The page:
Categories
urban planning

The Active Travel Infrastructure Practitioner Tool is dated

The Active Travel Infrastructure Practitioner Tool (ATIPT) is essential for the planning of greenfield developments such as the Molonglo Valley. It should be kept up to date but it is currently not. This is concerning as Practitioner Tool contains the cycling corridors (Active Travel Route Alignments) that should be the starting point for estate planning. The Practitioner Tool is out of date compared to the most current estate planning documents, perhaps because it is ignored in the planning process. Canberra.bike includes an introduction and discussion of the Practitioner Tool and in this post there are extracts from the KEY DOCUMENTS.

Key documents – Standards and guideline documents which should be used in the planning and design of active travel facilities. These are listed in Sections 2.2.3 to 2.2.7.”

Active Travel Facilities Design – Municipal Infrastructure Standards 05 (MIS05) (ACT Government, April 2019), pages 13-17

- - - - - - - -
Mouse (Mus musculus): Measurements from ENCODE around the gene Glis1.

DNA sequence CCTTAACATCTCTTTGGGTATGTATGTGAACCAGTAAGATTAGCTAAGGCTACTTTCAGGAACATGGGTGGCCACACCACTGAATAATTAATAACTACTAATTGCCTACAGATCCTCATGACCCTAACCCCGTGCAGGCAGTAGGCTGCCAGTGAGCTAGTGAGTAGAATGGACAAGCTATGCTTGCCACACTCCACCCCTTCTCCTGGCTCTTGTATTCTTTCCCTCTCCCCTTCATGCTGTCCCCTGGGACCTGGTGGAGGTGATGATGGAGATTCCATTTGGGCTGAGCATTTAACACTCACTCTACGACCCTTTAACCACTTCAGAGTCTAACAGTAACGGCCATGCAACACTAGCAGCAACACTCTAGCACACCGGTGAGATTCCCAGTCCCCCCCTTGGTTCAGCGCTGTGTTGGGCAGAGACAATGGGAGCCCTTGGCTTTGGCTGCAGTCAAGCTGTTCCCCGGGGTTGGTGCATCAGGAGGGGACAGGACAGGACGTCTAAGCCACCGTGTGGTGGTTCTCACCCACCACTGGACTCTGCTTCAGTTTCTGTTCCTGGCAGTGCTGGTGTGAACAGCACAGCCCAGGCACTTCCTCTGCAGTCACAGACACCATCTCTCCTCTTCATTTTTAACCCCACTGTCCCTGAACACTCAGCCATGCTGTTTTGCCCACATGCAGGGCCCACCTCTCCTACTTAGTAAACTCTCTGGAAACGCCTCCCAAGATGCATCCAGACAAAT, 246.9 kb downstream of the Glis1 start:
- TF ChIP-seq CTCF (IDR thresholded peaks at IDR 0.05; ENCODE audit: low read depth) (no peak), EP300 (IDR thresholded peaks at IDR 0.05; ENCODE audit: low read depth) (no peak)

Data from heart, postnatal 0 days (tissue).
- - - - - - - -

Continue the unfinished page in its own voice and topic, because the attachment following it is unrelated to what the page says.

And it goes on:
Categories
urban planning

What is wrong with Molonglo 3 East

A case study for Molonglo 3 East Planning and Infrastructure Study Project Brief and urban planning of new estates in the ACT.

The ACT Government announced in the 2012 ACT Planning Strategy that it “sought to create a more compact, efficient and inclusive city” The proximity between new suburbs in Molonglo Valley and the city will help encourage commuting to work with a bike and the achievement of goals of the ACT Climate Change Strategy 2019-25, but the potential benefit of the proximity of the Molonglo Valley will be largely forfeited without good quality, safe and direct active travel infrastructure. This is currently NOT typical for the Molonglo Valley estate developments.

This ACT Government held an Active Travel Design workshop (12 December 2018) and stated that the background to the new Active Travel Design Guidelines included “poor infrastructure outcomes as a consequence of planning intent getting ‘lost in translation’. My concern is that the failure to systematically integrate active travel principles in the planning process will most likely result in the missed potential to develop active travel facilities in the Whitlam and other new estate developments in Canberra. As human behaviour follows infrastructure, this lack of future-proofing active travel facilities is detrimental to achieving an increase in active travel in the ACT.